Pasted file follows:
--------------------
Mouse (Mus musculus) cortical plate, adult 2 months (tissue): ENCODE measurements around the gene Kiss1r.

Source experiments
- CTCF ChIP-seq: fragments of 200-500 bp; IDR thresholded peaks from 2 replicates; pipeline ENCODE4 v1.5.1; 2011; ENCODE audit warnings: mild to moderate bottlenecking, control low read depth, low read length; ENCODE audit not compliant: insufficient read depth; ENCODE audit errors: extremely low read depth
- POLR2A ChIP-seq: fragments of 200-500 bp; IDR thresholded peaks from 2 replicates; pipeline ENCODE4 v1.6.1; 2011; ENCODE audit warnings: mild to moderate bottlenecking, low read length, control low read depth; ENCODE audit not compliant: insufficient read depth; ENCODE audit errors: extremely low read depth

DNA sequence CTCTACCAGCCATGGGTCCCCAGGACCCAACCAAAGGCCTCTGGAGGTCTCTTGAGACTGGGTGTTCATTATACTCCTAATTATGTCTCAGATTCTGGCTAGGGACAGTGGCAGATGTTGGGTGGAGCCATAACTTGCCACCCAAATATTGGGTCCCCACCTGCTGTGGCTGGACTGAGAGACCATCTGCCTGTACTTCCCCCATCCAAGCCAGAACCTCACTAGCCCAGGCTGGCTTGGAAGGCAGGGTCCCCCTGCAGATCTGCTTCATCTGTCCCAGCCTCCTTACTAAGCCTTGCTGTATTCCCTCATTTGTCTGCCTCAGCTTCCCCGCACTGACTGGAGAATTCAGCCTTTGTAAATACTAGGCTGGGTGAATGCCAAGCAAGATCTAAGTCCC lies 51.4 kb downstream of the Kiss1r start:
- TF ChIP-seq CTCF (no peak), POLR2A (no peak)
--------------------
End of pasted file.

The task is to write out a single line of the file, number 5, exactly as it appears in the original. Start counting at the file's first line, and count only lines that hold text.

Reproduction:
DNA sequence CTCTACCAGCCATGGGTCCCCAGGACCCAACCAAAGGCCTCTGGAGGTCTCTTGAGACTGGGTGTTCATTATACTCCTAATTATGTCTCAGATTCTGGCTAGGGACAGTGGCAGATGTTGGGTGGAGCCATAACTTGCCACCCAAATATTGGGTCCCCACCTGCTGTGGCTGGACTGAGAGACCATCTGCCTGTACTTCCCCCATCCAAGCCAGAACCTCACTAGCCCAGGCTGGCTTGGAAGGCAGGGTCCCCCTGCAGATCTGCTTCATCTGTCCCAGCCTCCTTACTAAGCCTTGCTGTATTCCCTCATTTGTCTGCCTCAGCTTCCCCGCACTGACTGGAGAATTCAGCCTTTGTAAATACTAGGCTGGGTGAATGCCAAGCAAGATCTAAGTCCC lies 51.4 kb downstream of the Kiss1r start: